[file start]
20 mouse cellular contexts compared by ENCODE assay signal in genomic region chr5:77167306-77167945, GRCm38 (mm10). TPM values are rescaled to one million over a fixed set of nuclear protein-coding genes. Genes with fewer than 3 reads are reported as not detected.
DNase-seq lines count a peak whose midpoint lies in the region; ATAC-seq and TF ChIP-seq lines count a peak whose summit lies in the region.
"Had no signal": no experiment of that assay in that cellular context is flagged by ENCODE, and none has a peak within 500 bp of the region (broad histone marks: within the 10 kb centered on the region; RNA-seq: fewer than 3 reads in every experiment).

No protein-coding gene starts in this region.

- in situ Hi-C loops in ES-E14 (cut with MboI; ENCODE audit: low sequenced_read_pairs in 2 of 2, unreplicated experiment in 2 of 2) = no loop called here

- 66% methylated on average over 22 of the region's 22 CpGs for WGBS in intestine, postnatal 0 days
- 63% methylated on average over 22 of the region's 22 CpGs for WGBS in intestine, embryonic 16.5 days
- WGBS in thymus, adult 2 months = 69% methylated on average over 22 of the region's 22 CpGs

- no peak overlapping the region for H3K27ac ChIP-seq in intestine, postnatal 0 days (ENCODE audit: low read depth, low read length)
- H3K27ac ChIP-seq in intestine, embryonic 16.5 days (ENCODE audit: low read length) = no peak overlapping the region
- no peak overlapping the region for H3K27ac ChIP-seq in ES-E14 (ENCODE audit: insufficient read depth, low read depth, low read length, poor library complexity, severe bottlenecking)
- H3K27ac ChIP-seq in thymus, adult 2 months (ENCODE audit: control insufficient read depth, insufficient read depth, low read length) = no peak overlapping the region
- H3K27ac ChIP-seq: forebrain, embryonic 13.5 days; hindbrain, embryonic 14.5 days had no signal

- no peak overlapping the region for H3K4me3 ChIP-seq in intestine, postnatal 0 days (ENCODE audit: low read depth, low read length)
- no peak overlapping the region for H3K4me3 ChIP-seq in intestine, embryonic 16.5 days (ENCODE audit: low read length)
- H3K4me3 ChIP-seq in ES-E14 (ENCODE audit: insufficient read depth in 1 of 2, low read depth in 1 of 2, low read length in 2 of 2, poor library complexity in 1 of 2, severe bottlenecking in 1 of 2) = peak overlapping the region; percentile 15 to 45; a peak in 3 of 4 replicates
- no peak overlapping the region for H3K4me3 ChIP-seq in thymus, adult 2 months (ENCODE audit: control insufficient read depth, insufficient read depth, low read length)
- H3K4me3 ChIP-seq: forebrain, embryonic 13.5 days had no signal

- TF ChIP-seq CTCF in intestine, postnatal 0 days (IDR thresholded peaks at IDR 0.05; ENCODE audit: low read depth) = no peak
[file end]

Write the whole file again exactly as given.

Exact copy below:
20 mouse cellular contexts compared by ENCODE assay signal in genomic region chr5:77167306-77167945, GRCm38 (mm10). TPM values are rescaled to one million over a fixed set of nuclear protein-coding genes. Genes with fewer than 3 reads are reported as not detected.
DNase-seq lines count a peak whose midpoint lies in the region; ATAC-seq and TF ChIP-seq lines count a peak whose summit lies in the region.
"Had no signal": no experiment of that assay in that cellular context is flagged by ENCODE, and none has a peak within 500 bp of the region (broad histone marks: within the 10 kb centered on the region; RNA-seq: fewer than 3 reads in every experiment).

No protein-coding gene starts in this region.

- in situ Hi-C loops in ES-E14 (cut with MboI; ENCODE audit: low sequenced_read_pairs in 2 of 2, unreplicated experiment in 2 of 2) = no loop called here

- 66% methylated on average over 22 of the region's 22 CpGs for WGBS in intestine, postnatal 0 days
- 63% methylated on average over 22 of the region's 22 CpGs for WGBS in intestine, embryonic 16.5 days
- WGBS in thymus, adult 2 months = 69% methylated on average over 22 of the region's 22 CpGs

- no peak overlapping the region for H3K27ac ChIP-seq in intestine, postnatal 0 days (ENCODE audit: low read depth, low read length)
- H3K27ac ChIP-seq in intestine, embryonic 16.5 days (ENCODE audit: low read length) = no peak overlapping the region
- no peak overlapping the region for H3K27ac ChIP-seq in ES-E14 (ENCODE audit: insufficient read depth, low read depth, low read length, poor library complexity, severe bottlenecking)
- H3K27ac ChIP-seq in thymus, adult 2 months (ENCODE audit: control insufficient read depth, insufficient read depth, low read length) = no peak overlapping the region
- H3K27ac ChIP-seq: forebrain, embryonic 13.5 days; hindbrain, embryonic 14.5 days had no signal

- no peak overlapping the region for H3K4me3 ChIP-seq in intestine, postnatal 0 days (ENCODE audit: low read depth, low read length)
- no peak overlapping the region for H3K4me3 ChIP-seq in intestine, embryonic 16.5 days (ENCODE audit: low read length)
- H3K4me3 ChIP-seq in ES-E14 (ENCODE audit: insufficient read depth in 1 of 2, low read depth in 1 of 2, low read length in 2 of 2, poor library complexity in 1 of 2, severe bottlenecking in 1 of 2) = peak overlapping the region; percentile 15 to 45; a peak in 3 of 4 replicates
- no peak overlapping the region for H3K4me3 ChIP-seq in thymus, adult 2 months (ENCODE audit: control insufficient read depth, insufficient read depth, low read length)
- H3K4me3 ChIP-seq: forebrain, embryonic 13.5 days had no signal

- TF ChIP-seq CTCF in intestine, postnatal 0 days (IDR thresholded peaks at IDR 0.05; ENCODE audit: low read depth) = no peak